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EtymologyEdit

Borrowed from Old French credence, from Medieval Latin crēdentia (belief, faith), from Latin crēdēns, present active participle of crēdō (loan, confide in, trust, believe). Compare French croyance, French créance, Italian credenza, Portuguese crença, Romanian credință, Spanish creencia.

NounEdit

credence (countable and uncountable, plural credences)

  1. (uncountable) Acceptance of a belief or claim as true, especially on the basis of evidence.
    Based on the scientific data, I give credence to this hypothesis.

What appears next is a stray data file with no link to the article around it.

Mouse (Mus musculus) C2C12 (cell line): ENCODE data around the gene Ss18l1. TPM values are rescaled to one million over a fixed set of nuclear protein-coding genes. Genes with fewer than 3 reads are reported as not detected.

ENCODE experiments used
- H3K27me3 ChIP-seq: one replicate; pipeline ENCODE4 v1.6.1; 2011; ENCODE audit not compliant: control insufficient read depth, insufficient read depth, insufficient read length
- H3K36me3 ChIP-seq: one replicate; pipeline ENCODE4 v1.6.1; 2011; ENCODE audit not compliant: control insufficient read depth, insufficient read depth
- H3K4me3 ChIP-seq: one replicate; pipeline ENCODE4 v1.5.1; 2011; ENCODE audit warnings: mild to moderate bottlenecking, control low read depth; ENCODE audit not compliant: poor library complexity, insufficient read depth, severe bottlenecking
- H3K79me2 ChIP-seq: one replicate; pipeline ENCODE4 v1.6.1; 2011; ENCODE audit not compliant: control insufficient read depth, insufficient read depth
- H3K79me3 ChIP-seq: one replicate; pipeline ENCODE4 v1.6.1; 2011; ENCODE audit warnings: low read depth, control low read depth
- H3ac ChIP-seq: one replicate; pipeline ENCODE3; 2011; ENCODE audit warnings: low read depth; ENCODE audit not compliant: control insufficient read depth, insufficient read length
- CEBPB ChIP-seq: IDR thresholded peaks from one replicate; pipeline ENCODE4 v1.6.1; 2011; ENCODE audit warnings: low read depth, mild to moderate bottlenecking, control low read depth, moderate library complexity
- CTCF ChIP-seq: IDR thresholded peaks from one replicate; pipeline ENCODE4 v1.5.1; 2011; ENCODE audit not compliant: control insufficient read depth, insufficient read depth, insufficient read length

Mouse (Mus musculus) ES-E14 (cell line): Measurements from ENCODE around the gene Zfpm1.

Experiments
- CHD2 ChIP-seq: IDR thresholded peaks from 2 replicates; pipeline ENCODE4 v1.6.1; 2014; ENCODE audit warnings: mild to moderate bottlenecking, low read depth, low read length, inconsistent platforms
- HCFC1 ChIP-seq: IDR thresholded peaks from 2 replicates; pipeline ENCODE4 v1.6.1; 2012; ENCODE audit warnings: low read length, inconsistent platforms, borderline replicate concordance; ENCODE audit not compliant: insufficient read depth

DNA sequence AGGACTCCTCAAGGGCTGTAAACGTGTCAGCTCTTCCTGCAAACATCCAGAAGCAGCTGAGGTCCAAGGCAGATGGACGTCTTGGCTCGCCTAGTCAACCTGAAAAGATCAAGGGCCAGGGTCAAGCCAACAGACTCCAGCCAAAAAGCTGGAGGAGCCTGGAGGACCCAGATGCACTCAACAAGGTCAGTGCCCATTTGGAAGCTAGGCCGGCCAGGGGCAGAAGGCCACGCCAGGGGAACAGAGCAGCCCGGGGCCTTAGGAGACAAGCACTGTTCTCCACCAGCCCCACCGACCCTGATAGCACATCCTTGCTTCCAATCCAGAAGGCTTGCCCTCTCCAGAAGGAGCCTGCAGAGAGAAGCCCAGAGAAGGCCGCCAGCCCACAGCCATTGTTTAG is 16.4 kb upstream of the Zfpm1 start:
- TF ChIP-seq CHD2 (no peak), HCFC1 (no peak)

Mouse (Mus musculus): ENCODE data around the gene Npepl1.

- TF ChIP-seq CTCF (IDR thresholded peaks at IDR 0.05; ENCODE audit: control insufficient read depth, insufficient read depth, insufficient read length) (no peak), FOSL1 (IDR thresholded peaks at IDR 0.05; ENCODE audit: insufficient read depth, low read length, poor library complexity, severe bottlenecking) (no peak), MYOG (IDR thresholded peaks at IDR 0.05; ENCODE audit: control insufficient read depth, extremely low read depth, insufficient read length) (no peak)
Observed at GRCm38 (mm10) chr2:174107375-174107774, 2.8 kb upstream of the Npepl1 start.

2. (rare, uncountable) Credential or supporting material for a person or claim.
    He presented us with a letter of credence.
  3. (religion, countable) A small table or credenza used in certain Christian religious services.
  4. (countable) A cupboard, sideboard, or cabinet, particularly one intended for the display of rich vessels or plate on open shelves.

Related termsEdit

TranslationsEdit

VerbEdit

credence (third-person singular simple present credences, present participle credencing, simple past and past participle credenced)

  1. (obsolete) To give credence to; to believe.

TranslationsEdit

ReferencesEdit


Old FrenchEdit

Alternative formsEdit

EtymologyEdit

Borrowed from Latin credentia. Compare croiance, creance.

NounEdit

credence f (oblique plural credences, nominative singular credence, nominative plural credences)

  1. faith; confidence